Delayed reward discounting is a behavioral economic index of impulsivity, referring to how much an individual devalues a reward based on its delay in time. As a behavioral process that varies considerably across individuals, delay discounting has been studied extensively as a model for self-control, both in the general population and in clinical samples. There is growing interest in genetic influences on discounting and, in particular, the prospect of discounting as an endophenotype for addictive disorders (i.e., a heritable mechanism partially responsible for conferring genetic risk). This review assembles and critiques the evidence supporting this hypothesis. Via numerous cross-sectional studies and a small number of longitudinal studies, there is considerable evidence that impulsive discounting is associated with addictive behavior and appears to play an etiological role. Moreover, there is increasing evidence from diverse methodologies that impulsive delay discounting is temporally stable, heritable, and that elevated levels are present in nonaffected family members. These findings suggest that impulsive discounting meets the criteria for being considered an endophenotype. In addition, recent findings suggest that genetic variation related to dopamine neurotransmission is significantly associated with variability in discounting preferences. A significant caveat, however, is that the literature is modest in some domains and, in others, not all the findings have been supportive or consistent. In addition, important methodological considerations are necessary in future studies. Taken together, although not definitive, there is accumulating support for the hypothesis of impulsive discounting as an endophenotype for addictive behavior and a need for further systematic investigation.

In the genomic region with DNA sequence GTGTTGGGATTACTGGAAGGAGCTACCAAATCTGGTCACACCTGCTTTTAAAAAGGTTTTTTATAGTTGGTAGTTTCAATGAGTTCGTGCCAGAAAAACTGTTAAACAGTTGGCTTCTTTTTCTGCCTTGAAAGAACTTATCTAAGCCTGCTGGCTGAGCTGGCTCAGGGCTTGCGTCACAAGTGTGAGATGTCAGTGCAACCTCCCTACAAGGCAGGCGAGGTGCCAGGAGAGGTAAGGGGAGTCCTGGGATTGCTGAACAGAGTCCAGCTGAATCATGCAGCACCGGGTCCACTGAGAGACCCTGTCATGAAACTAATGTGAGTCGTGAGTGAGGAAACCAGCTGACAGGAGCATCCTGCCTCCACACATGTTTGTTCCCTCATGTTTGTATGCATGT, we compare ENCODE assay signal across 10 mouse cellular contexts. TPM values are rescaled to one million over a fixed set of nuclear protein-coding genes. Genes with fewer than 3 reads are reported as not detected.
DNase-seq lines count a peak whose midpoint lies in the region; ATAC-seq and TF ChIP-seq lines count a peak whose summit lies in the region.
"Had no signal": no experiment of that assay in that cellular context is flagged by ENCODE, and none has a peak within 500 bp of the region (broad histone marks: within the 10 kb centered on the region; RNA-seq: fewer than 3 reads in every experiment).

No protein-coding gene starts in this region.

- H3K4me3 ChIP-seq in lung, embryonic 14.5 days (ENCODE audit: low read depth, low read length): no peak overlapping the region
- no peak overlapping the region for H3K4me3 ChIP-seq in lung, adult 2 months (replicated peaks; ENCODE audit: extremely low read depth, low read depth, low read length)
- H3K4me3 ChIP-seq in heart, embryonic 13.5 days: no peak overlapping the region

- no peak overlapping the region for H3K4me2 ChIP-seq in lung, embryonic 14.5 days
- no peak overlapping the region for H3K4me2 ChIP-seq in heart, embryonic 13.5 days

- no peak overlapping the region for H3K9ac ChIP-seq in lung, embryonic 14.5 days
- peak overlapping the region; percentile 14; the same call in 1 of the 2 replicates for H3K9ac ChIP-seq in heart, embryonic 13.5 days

© Society for the Experimental Analysis of Behavior.